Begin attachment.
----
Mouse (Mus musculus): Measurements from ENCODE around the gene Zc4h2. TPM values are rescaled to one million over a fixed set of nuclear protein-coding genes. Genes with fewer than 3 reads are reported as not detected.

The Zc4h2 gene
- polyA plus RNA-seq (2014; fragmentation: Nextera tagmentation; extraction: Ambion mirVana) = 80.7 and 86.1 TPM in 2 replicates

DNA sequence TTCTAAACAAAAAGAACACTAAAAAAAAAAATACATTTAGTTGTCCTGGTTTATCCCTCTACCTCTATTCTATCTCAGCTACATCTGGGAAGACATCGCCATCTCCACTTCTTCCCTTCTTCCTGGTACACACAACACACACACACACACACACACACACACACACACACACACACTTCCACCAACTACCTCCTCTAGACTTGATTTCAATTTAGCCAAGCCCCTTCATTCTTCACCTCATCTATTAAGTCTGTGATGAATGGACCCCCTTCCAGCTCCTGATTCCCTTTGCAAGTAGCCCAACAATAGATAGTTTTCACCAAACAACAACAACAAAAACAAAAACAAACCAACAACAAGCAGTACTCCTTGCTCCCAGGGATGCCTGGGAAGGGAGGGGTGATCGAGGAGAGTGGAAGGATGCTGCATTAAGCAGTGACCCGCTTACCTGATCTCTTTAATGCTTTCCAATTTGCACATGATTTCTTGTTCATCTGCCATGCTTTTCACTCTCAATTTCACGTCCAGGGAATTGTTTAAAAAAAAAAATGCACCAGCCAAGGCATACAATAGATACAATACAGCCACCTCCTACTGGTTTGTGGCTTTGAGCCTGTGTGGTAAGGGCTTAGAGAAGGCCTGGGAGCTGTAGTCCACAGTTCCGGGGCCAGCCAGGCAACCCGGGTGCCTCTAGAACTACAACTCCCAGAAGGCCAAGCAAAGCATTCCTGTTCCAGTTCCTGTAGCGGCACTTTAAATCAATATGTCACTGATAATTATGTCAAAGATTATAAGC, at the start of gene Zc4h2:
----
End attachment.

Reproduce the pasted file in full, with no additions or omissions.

Mouse (Mus musculus): Measurements from ENCODE around the gene Zc4h2. TPM values are rescaled to one million over a fixed set of nuclear protein-coding genes. Genes with fewer than 3 reads are reported as not detected.

The Zc4h2 gene
- polyA plus RNA-seq (2014; fragmentation: Nextera tagmentation; extraction: Ambion mirVana) = 80.7 and 86.1 TPM in 2 replicates

DNA sequence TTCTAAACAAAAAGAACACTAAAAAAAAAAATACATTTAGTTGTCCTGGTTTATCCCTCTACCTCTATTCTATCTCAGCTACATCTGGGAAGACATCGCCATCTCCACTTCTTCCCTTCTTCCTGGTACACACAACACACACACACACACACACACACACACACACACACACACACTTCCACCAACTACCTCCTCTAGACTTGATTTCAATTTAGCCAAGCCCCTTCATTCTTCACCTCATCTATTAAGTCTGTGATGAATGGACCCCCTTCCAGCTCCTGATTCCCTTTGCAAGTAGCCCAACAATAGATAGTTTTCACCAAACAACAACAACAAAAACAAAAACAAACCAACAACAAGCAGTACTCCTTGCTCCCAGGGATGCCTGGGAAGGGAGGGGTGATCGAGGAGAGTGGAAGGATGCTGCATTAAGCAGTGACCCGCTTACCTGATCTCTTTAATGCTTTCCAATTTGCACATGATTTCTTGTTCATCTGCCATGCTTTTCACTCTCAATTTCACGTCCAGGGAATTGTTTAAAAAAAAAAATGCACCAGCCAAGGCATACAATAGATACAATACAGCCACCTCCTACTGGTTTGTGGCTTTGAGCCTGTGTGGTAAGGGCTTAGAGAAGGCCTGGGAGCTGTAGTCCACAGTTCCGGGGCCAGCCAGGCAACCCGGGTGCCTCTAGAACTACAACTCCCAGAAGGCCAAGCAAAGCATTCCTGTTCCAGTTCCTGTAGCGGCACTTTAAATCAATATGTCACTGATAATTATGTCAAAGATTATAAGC, at the start of gene Zc4h2: